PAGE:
Betsy Potash has set the educational world on fire in the last few months with her posts and resources for hexagonal thinking activities, a learning structure that encourages and fosters creative cognition.   Hexagonal thinking projects can be:

  • Digital or analog
  • Individual or collaborative
  • A formative or summative assessment
  • Applied in all content areas and for multiple age groups

Betsy has published and podcasted extensively about this learning structure, so I won’t attempt to replicate her explanations and resources, but here are some of my favorites to help you get started:

I originally planned to do the digital version of this, but when I learned Chromebooks would be collected a little earlier than I anticipated, I spend an entire evening converting the projects to analog format (third link above) for each book club text (seven!), and then printing all the tiles on my home printer (hint:  add a footer with page number to your slides so you don’t get confused printing your pages).

A ream and a half paper later plus two ink cartridges, I had one for every student.  In hindsight, I am really pleased the project was analog because cutting, pasting, arranging, and working with hands has been PERFECT for the end of the year.  I already had plenty of glue sticks and scissors in my supply project, so the only other item I needed to order was this construction paper; thankfully, I purchased two packs, and each pack was less than $10.  I did purchase three bags of quart Hefty slider bags for students to store their tiles in once they finished cutting because most needed more than one class day to cut and arrange.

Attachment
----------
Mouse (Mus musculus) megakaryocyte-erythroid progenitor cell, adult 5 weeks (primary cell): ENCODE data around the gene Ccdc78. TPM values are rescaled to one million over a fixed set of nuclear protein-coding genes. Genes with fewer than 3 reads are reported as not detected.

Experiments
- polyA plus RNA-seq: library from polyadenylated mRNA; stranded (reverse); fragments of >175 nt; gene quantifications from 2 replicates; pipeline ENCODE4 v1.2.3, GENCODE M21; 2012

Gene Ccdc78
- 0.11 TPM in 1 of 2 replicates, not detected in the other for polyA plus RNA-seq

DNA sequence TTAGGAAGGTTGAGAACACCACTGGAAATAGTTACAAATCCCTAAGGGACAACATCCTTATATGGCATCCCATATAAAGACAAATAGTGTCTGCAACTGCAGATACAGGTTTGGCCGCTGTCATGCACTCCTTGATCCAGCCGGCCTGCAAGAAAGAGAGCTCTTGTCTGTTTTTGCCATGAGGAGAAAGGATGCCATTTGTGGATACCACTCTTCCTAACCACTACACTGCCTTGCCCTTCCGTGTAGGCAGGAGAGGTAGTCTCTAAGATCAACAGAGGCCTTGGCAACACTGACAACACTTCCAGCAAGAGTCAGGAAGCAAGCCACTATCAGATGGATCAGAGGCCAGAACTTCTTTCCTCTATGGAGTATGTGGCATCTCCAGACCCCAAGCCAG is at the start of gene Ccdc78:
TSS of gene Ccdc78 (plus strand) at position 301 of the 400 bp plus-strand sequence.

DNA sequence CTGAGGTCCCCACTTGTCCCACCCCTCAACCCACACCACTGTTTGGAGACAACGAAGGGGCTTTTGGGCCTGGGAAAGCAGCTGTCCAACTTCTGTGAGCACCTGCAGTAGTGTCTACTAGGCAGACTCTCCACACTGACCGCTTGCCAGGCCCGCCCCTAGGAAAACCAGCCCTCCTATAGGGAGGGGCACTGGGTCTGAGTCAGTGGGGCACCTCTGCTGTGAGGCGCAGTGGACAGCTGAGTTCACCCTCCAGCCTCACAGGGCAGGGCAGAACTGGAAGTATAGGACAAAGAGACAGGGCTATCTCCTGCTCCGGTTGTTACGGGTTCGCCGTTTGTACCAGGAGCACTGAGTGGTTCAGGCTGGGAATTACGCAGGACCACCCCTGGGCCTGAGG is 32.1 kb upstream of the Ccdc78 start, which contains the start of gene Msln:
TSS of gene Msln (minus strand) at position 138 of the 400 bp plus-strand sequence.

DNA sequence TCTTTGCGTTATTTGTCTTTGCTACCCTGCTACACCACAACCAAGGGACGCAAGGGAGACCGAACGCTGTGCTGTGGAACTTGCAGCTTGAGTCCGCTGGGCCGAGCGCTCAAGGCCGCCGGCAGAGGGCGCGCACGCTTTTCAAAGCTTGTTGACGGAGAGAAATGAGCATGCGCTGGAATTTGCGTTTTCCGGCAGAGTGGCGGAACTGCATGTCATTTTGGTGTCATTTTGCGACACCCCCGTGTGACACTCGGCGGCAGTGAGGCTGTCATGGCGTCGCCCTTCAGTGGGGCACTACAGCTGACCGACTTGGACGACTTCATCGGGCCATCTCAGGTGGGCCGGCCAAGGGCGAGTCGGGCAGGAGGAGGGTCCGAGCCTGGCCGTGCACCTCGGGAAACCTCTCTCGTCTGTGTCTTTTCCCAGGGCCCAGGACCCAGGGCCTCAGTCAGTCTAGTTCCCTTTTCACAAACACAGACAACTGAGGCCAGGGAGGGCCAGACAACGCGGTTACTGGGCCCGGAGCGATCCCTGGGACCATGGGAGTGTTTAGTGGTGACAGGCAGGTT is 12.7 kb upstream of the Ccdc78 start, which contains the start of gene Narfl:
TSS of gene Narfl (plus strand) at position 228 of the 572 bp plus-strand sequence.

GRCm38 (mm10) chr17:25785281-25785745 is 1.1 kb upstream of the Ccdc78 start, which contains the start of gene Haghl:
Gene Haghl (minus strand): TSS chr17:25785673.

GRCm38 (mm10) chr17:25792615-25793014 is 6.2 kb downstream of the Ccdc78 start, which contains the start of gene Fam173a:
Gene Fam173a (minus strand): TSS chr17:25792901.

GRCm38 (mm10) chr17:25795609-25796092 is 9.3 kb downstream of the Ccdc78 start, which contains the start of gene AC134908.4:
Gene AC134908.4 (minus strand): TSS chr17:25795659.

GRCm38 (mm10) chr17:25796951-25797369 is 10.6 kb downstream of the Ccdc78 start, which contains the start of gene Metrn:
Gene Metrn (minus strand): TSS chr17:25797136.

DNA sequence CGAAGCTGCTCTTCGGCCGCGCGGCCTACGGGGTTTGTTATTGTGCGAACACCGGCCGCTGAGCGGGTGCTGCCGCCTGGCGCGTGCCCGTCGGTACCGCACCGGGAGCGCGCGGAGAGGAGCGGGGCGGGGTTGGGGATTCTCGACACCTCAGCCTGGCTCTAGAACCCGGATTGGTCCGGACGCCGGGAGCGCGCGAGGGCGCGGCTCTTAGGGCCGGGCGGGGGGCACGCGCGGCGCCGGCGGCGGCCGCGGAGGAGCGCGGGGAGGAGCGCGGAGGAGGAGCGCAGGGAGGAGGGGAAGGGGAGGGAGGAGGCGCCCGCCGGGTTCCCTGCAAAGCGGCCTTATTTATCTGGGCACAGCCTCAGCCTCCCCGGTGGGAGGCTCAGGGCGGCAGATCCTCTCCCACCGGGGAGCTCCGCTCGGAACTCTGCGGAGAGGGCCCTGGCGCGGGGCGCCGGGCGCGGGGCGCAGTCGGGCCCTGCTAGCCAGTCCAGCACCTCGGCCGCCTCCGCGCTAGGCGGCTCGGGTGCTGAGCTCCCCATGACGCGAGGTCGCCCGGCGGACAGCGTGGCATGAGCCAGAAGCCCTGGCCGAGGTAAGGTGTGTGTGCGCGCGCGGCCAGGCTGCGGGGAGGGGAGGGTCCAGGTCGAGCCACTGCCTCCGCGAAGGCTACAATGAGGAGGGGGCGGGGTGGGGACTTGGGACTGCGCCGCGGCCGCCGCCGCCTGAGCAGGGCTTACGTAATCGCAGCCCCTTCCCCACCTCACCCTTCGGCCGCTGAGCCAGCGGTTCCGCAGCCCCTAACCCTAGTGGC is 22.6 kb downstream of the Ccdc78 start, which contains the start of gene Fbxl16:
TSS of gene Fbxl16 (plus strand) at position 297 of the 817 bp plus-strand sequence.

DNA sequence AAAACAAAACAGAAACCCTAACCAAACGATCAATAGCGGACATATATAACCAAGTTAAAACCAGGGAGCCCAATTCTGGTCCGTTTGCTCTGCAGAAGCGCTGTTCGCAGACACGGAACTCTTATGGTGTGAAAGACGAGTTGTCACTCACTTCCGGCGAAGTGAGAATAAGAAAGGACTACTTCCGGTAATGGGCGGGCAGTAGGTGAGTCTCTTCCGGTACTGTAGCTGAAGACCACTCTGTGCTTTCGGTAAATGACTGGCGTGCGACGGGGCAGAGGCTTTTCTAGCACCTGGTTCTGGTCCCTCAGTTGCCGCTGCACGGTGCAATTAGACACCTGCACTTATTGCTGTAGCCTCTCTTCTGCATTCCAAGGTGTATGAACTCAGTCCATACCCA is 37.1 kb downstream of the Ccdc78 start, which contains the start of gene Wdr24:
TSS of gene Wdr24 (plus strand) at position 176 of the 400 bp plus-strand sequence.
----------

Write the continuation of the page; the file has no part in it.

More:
I used this project as an individual summative assessment of students’ understanding of their book club texts.  Our book texts included:

  • The Poet X
  • The Watsons Go to Birmingham
  • House Arrest
  • Forget Me Not
  • Tuck Everlasting
  • The Distance Between Us (Young Readers’ Edition)
  • Farewell to Manzanar

Once students finished cutting their tiles, I either provided individual instruction for steps or directed them to my tutorial videos that I embedded on our daily Canvas lessons.  Thanks to Studio in Canvas, I can easily push videos from my YouTube channel to them and stay safe within our district filter.

I was able to borrow some tables from other teachers to establish a large supply table and “turn in” area for completed projects; other tables were used as “staging” areas for projects in progress by class period.  Most students were able to complete the project and analytical writing piece in three class days (class periods of 45-50 minutes each), but some students did need four.

I was impressed not only by how engaged and absorbed in the activity most students were, but also their thinking and the connections they saw between their tiles.  I will DEFINITELY do this activity again, and I plan to use it this fall with a whole class novel study and/or short story unit.  This is already one of my FAVORITE learning activities of all time, and I strongly encourage you to give it a try whether you go digital or analog though I think I will continue to do an analog version whether it is individual or small group; I would also love to use butcher paper and put these on display in my classroom and our hallways this fall as well.  Below are some photos to show you our work in progress!

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